Goods Tariff vs Digital Services Tax: Transatlantic Financial Market Reactions.

AuthorBin, Leo
  1. Introduction

    Across the US Trump presidency period (years 2017-2020) the world sees a new and dramatic series of global business conflicts, including unilateral punitive tariffs, industry-specific taxes and the associated retaliations from counterparts, broke out as a chain of actions and reactions between the US and many counties/regions in the rest of the world. This event-study research work examines the abnormal return patterns in both equity and currency markets, surrounding a variety of key events associated with the business disputes between two of the largest economies in the world, the European Union (EU) and the United States (US), which jointly accounted for nearly half of the global GDP by the year of 2018 (European Commission, 2018). The transatlantic business relationship has not been easy even before the Trump administration. For example, the Transatlantic Trade and Investment Partnership (TTIP) went on for more than three years and fifteen rounds of negotiations yet ending with no deals when the Obama administration expired in year 2016.

    President Trump has been long claiming his international political plan of "America First" and "Buy American, Hire American." He formally fired his first shot on March 8, 2018, when he proclaimed, under the name of protecting US national security, his presidential executive order of a 25% and a 10% tariff on steel and aluminium imports, respectively. After pairwise negotiating and granting tariff exemptions on steel and aluminium imported from countries such as Australia, Argentina, Brazil and South Korea, the US Commerce Secretary Wilbur Ross announced on May 31, 2018, that such exemptions would no longer be granted to her largest trade partners such as Canada, Mexico or the EU (the no. 1 steel import source to the US), with the proclaimed tariff starting to apply right on the following day June 1, 2018. As retaliations, the EU Commission pronounced a new regulation on June 20, 2018, imposing levies on the worth of [euro]2.8 billion American goods including peanut butters, jeans, whisky and Harley-Davidson locomotives, soon effective on June 22, 2018.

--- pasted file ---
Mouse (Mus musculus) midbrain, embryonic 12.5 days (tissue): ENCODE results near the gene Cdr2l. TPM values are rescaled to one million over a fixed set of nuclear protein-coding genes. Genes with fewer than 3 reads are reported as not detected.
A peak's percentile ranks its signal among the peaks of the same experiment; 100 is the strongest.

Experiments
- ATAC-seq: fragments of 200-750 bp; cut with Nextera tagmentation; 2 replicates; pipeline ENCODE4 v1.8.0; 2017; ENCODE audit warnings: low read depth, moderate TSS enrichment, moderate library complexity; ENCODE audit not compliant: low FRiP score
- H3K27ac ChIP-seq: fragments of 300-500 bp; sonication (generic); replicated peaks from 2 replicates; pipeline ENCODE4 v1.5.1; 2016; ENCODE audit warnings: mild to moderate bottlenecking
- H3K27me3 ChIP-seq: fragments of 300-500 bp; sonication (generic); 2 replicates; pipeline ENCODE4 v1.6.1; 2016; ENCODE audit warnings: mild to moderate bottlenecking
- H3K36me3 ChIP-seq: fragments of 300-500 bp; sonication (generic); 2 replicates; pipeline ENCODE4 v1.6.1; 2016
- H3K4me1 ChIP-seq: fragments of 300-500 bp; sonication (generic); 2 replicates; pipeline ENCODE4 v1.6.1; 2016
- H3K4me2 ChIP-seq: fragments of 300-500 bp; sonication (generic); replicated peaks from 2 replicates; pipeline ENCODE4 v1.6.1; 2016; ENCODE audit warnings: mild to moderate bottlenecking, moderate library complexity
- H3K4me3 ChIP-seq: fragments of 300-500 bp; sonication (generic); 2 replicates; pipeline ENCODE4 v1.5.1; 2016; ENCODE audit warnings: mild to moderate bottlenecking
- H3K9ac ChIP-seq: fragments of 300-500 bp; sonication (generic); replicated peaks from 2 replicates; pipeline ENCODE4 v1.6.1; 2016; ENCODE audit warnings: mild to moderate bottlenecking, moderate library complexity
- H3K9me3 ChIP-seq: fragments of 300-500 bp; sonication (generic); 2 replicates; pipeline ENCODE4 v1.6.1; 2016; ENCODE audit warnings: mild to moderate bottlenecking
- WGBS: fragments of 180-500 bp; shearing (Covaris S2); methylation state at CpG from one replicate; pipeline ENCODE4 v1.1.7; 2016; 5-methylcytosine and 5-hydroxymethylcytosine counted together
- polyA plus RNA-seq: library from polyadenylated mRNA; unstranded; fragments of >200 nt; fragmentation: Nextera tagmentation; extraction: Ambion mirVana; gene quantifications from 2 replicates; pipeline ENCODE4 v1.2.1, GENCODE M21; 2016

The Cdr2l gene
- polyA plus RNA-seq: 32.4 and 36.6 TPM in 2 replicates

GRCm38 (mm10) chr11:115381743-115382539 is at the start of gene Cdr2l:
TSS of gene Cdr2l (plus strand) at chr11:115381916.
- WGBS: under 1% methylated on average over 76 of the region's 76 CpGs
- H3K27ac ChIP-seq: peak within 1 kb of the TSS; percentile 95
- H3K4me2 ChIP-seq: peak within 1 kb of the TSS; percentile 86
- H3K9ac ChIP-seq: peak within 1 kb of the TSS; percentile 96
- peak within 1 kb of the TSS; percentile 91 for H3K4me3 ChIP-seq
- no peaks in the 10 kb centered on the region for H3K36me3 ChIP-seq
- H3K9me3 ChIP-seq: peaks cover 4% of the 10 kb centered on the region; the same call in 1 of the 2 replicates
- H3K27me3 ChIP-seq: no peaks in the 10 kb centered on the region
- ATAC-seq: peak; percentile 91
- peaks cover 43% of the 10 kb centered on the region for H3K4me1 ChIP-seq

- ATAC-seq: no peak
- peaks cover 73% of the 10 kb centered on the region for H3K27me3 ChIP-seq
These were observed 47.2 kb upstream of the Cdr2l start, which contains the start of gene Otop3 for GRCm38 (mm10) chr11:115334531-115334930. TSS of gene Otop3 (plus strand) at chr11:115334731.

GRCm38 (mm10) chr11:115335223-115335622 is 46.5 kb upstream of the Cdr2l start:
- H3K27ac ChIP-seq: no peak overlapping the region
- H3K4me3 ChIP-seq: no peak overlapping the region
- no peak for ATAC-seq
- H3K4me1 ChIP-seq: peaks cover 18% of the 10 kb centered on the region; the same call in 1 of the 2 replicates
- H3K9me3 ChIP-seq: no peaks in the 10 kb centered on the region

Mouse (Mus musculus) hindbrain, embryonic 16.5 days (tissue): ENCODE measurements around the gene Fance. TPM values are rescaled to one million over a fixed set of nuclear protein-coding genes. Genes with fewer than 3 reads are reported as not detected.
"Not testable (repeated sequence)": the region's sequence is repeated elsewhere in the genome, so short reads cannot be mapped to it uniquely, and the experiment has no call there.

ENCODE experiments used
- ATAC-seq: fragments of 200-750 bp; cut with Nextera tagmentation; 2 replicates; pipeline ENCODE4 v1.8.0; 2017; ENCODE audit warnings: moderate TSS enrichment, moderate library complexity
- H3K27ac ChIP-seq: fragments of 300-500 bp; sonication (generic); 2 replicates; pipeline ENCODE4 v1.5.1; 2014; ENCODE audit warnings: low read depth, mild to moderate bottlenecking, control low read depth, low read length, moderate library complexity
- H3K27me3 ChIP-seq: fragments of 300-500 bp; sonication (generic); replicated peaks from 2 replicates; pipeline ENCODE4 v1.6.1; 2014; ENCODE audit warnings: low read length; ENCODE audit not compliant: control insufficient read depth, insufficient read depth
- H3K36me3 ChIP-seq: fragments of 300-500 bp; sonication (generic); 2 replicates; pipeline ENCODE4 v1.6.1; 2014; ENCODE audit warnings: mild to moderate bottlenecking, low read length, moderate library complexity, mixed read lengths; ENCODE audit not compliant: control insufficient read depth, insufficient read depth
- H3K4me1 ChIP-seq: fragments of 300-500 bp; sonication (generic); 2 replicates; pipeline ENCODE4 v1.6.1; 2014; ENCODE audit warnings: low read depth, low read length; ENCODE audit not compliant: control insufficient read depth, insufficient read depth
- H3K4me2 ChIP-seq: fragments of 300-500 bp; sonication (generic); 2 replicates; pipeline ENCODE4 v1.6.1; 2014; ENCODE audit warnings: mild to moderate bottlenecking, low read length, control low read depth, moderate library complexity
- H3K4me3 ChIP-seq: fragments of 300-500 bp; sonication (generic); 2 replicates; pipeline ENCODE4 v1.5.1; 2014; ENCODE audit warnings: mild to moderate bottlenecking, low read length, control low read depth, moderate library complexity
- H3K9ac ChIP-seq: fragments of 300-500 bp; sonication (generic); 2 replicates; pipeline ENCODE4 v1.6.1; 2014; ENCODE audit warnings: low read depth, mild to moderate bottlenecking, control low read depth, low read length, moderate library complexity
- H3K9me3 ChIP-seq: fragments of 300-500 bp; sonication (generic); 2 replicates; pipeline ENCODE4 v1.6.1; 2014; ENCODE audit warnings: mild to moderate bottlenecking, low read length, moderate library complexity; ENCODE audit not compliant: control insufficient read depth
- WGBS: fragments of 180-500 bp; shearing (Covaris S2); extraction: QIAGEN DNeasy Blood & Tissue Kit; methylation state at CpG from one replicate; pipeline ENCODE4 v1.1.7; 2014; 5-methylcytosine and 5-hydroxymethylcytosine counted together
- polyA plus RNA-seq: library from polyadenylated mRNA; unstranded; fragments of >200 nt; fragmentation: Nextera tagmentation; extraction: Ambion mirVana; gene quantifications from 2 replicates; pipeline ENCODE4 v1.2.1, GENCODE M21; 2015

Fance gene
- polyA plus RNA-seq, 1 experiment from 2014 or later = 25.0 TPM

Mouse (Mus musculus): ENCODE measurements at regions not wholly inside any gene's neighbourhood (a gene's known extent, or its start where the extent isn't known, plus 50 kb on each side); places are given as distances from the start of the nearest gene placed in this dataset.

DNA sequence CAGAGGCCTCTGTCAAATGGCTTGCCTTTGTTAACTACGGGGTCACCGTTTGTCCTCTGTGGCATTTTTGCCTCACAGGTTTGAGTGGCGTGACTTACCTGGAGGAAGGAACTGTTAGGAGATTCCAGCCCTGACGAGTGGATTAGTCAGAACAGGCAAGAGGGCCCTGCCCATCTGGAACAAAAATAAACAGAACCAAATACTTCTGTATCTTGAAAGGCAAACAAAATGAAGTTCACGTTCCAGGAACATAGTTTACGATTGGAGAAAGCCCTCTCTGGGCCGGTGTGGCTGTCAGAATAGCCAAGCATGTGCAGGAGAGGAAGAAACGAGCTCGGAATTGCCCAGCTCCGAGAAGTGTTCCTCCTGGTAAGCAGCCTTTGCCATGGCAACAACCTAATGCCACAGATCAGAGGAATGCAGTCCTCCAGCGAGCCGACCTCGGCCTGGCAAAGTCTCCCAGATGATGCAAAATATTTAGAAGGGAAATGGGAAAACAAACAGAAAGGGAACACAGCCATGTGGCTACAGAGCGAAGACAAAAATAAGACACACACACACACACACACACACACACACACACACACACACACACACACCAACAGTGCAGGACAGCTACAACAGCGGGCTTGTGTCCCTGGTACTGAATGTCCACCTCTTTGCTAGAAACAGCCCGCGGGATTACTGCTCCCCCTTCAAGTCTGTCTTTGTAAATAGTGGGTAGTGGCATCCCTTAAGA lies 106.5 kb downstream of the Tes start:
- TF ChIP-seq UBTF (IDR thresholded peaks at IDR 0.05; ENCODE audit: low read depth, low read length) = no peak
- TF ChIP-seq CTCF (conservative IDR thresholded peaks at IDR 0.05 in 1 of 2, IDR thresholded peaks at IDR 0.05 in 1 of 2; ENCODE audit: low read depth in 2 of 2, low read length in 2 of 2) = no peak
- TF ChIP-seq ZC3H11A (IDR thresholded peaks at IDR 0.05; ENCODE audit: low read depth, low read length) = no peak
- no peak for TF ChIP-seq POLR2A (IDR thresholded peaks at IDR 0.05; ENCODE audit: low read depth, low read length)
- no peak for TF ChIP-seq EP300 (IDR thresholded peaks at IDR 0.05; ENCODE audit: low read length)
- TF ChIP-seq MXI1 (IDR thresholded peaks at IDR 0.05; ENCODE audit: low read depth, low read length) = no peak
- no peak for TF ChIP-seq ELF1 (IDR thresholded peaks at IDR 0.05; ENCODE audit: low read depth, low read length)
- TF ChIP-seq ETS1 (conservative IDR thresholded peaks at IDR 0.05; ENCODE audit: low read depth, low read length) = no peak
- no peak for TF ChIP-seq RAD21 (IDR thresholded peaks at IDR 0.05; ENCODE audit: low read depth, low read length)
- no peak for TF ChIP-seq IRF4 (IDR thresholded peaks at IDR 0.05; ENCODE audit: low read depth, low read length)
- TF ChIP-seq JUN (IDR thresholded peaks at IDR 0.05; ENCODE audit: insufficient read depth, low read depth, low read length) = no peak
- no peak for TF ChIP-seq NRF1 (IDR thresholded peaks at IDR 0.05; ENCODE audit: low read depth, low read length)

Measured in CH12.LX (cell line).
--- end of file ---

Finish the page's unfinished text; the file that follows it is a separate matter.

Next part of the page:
The initial fight seemed to reach an armistice when EU Commission President Jean-Claude Juncker visited the White House about one month later. On July 27, 2018, both US and EU top leaders jointly announced their agreements upon the key principles to negotiate freer, fairer, and more reciprocal trade, including transatlantic trade cooperation toward the goals of "zero tariffs, zero non-tariff barriers, and zero subsidies" (except for the automobile trade, in which the EU have been earning considerable surplus from the US), increasing US energy exports to Europe, reforming the WTO, etc. Such a sign of compromise and progress provided both the US and the EU with welcoming relief (European Commission, 2018). To carry on the reconciliation momentum, on August 30, 2018, Cecilia Malmstrom, the European commissioner for trade, suggested that Brussels would also accept the dropping of automobile tariffs to zero if Washington agrees to act likewise.

    However, the truce turned out to be short-lived. Not only both US steel and aluminium tariffs and EU retaliatory tariffs remained effective, but also on October 17, 2018 in Brussels, US Commerce Secretary Ross openly expressed the Trump Administration's impatience in the transatlantic trade negotiation: "We really need tangible progress; our president's patience is not unlimited" (European Commission, 2018).

    The EU-US trade dispute in WTO regarding their respective commercial aircraft business can be dated back to year 2004. But on April 9, 2019, President Trump tweeted and then US trade representative Robert Lighthizer announced the plan to impose tariffs on another $11 billion worth of EU goods, based on the WTO ruling against EU's governmental subsidy practice to boost Airbus' commercial aircraft business. The US list of punishment covers European products ranging from aircraft to sweet biscuits, from cheese to wines. Tit-for-tat, on the 17th of the same month Brussels announced her own list of tariffs on $20 billion US goods, also based on the WTO ruling against US's governmental subsidy to Boeing. EU's countermeasures targeted US products from aircraft to chemicals, from citrus fruit to ketchup. Starting October 18, 2019, per WTO authorization the US implemented tariffs on EU goods of $7.50 billion per year; and on October 13, 2020, the WTO also authorized the EU to do the same on US goods of $3.99 billion per year, which officially became operative since November 10, 2020.

    During his re-election year, President Trump also repeatedly attempted to open a new battlefront in EU automobile tariffs. On January 22, 2020, he threatened to impose tariffs as high as 25% on European cars if a transatlantic trade deal in his favour cannot be made soon. On June 8 of the same year, he made the same threat again, with the EU warning about fighting back. Eventually, President Trump has postponed imposing the automobile tariffs up to this day. Yet on December 30, 2020, the Trump administration announced new tariffs on wines and aircraft parts imported from France and Germany.